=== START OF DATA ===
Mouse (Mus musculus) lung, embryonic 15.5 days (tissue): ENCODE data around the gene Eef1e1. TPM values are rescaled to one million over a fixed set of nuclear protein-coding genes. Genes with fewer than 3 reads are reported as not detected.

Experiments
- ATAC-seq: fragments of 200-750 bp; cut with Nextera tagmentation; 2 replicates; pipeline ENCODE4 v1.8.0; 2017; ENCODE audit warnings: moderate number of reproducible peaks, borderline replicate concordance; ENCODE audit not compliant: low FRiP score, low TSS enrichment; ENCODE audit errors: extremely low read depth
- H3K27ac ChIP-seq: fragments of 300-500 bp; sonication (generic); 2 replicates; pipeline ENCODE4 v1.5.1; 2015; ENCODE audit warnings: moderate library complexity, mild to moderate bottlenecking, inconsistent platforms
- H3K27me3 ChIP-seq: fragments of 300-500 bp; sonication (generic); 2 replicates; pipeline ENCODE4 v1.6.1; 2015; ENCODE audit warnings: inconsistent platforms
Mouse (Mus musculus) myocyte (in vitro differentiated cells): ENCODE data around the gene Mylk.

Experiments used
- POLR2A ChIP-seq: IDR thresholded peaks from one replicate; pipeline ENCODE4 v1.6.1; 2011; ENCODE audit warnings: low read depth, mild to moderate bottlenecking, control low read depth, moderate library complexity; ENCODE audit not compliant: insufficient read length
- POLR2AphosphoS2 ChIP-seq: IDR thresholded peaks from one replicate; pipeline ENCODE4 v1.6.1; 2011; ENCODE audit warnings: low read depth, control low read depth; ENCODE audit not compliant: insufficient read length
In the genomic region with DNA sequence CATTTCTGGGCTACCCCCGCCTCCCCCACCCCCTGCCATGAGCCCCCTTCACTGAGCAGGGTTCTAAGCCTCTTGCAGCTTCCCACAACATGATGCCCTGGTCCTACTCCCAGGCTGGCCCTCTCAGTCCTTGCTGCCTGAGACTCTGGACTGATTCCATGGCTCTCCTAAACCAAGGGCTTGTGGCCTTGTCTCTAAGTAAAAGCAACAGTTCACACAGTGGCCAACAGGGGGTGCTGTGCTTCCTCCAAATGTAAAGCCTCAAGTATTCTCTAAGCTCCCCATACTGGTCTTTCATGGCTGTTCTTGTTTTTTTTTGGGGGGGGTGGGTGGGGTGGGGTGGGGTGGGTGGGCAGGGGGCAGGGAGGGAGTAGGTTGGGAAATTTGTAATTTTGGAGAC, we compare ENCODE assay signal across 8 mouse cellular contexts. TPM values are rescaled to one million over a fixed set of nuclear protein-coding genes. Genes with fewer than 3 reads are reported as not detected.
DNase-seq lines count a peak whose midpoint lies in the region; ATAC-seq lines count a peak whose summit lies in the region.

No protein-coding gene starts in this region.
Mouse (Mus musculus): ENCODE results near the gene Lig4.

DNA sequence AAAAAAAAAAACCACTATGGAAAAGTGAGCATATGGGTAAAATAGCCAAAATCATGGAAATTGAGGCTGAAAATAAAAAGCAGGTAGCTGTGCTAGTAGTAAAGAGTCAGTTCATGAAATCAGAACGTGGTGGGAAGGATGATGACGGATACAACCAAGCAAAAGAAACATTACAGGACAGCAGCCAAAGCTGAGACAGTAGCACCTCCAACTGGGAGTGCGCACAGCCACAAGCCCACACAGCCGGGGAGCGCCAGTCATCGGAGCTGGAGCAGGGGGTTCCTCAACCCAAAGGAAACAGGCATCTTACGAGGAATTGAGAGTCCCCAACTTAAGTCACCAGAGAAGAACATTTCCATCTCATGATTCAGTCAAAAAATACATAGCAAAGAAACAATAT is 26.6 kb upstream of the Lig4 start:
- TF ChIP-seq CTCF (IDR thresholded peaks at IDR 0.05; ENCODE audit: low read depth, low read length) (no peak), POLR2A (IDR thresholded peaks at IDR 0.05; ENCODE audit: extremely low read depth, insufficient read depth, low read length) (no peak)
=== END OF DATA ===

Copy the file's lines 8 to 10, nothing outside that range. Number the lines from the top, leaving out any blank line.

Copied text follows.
- POLR2A ChIP-seq: IDR thresholded peaks from one replicate; pipeline ENCODE4 v1.6.1; 2011; ENCODE audit warnings: low read depth, mild to moderate bottlenecking, control low read depth, moderate library complexity; ENCODE audit not compliant: insufficient read length
- POLR2AphosphoS2 ChIP-seq: IDR thresholded peaks from one replicate; pipeline ENCODE4 v1.6.1; 2011; ENCODE audit warnings: low read depth, control low read depth; ENCODE audit not compliant: insufficient read length
In the genomic region with DNA sequence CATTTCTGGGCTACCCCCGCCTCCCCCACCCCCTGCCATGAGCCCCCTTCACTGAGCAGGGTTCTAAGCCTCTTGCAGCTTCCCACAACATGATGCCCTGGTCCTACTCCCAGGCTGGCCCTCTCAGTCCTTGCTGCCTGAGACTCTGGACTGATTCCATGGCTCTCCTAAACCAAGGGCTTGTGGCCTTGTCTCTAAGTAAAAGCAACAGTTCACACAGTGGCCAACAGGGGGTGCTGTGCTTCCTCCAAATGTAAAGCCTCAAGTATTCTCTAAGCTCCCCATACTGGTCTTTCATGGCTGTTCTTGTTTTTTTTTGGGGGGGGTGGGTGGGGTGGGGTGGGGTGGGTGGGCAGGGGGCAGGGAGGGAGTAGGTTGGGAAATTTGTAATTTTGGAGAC, we compare ENCODE assay signal across 8 mouse cellular contexts. TPM values are rescaled to one million over a fixed set of nuclear protein-coding genes. Genes with fewer than 3 reads are reported as not detected.